Responding to paediatric HIV has been high on every national political agenda for the last decade, with encouraging results in terms of declining new infections among children by 70% between 2000 and 2015. Yet, adolescents aged 10 to 19 years old continue to pay a high toll to HIV in terms of new infections, AIDS-related deaths and lack of access to antiretroviral therapy (ART) and other relevant services. This age group represented 260,000 [81,000 to 450,000] of the total 1,800,000 [1,600,000 to 210,000] new infections (all ages) in 2016, with new infections and AIDS-related deaths expected to continue to increase. Among adolescents and young people, subgroups most at risk of acquiring HIV such as those who use drugs have not been adequately addressed yet, prompting an increase in HIV infections through injecting and non-injecting drug use.
However, new HIV infections among adolescents are not all related to drug use, as illustrated in sub-Saharan Africa, where new HIV infections are high among young women and adolescent girls. In South Africa alone, adolescent girls represented 24% of all new infections in 2012. International organizations, funders, civil society and national authorities are teaming to address the stigma, the policy barriers and the lack of gender- and age-tailored interventions for this subgroup, while their investments in other subgroups, such as those who use drugs, remain marginal.
It is accurate, nevertheless, that the policy response to HIV among adolescents who use drugs (AWUD), at the international level, is extremely complex. The complexity of the response is based on multilayered interactions between a large set of conventions, political declarations and resolutions from the HIV and AIDS, drug control, and children’s and human rights sectors. However, this complex response needs to be efficient, as it is necessary to address an alarming situation. While there is no disaggregated data on the prevalence of drug use or injection among adolescents, or on the prevalence of HIV among adolescents who use or inject drugs, people who inject drugs (PWID) of all age groups are the key population with new infections increasing by 30% between 2011 and 2015, while the 2011 political declaration on HIV and AIDS committed its signatory countries to halve the transmission among this population. Moreover, 86% of PWID who know their status did not have access to ART in 2013.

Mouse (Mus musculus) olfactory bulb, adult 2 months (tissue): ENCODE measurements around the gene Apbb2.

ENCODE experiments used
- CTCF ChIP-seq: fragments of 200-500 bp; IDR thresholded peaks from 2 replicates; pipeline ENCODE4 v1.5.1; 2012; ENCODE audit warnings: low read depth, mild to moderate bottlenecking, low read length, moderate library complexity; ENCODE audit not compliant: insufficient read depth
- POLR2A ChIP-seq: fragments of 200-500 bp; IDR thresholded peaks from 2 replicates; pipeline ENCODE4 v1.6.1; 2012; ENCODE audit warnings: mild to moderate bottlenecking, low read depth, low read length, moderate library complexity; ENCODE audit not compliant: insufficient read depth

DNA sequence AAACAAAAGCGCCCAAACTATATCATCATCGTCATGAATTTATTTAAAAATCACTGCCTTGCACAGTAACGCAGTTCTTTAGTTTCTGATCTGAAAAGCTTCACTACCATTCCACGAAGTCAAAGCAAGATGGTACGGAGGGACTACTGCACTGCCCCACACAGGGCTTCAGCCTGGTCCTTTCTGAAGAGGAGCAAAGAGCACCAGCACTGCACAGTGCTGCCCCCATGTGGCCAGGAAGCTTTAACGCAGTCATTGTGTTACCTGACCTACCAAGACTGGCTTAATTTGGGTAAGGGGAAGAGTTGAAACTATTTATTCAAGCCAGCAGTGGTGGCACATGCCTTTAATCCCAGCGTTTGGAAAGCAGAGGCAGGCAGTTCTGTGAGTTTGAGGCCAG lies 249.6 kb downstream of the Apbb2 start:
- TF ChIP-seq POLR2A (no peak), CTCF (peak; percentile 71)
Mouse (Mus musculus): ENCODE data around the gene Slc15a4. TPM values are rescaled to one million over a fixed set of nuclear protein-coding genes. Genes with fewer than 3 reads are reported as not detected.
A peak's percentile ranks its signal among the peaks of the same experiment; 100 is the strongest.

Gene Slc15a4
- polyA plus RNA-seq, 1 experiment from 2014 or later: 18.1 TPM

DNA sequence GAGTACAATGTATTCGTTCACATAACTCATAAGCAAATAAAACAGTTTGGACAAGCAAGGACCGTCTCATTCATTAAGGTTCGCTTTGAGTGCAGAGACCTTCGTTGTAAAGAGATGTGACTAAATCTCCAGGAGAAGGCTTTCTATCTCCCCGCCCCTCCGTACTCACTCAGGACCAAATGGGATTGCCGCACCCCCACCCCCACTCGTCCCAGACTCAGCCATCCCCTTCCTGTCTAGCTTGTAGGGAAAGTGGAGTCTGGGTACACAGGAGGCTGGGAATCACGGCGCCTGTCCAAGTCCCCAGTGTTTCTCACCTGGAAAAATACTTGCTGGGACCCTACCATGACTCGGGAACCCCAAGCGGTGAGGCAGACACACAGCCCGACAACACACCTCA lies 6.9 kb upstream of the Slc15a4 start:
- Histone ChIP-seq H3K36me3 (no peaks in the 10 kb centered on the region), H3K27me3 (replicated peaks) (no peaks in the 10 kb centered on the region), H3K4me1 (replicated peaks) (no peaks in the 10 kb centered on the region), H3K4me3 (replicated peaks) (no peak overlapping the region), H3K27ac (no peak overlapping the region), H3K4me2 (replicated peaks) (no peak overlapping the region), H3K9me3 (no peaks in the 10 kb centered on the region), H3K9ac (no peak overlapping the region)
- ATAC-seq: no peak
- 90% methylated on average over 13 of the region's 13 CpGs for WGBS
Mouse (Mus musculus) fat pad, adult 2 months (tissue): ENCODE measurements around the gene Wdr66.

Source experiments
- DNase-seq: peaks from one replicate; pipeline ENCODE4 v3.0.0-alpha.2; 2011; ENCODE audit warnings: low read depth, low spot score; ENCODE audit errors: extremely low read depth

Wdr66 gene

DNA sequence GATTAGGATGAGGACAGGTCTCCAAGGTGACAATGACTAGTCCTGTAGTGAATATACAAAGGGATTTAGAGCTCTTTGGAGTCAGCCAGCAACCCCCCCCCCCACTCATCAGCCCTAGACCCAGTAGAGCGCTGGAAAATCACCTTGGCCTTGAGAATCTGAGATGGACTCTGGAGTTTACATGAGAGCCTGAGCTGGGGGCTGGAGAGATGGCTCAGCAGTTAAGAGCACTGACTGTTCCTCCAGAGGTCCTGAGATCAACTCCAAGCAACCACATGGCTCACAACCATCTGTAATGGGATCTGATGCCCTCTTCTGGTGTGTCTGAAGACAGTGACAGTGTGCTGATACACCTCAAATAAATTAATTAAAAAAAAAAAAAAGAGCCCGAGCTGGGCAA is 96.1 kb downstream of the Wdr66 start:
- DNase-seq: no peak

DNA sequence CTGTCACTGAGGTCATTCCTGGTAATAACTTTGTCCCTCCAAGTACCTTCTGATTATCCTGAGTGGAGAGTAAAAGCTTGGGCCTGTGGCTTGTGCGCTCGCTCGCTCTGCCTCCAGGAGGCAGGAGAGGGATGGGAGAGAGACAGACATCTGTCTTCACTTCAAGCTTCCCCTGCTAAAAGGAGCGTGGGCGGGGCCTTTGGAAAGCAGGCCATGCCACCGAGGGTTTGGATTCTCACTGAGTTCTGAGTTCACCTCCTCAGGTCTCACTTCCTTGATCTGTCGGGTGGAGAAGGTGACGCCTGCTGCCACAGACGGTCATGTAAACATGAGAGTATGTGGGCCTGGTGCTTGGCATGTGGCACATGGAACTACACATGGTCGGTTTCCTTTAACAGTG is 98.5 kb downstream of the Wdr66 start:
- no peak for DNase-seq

To achieve the All In 2020 targets and end AIDS among AWUD by 2030, this commentary will focus exclusively on policy development by reviewing countries’ obligations through legally binding conventions (Convention on the Rights of the Child (CRC), 1989; drug control conventions, 1961, 1971, 1988) as well as non-binding commitments countries took through designated political declarations (on the world drug problem, 2009 as complemented by the UNGASS 2016 outcome document; on ending AIDS by 2030, 2016; and on the public health dimension of drugs at the WHA, 2017). It will then lay down the role of the Sustainable Development Goals (SDGs) as a general policy framework allowing a multisectoral response to HIV among AWUD, before framing HIV and drug use within the SDGs agenda to illustrate the needed policy interventions to end AIDS among adolescents by 2030.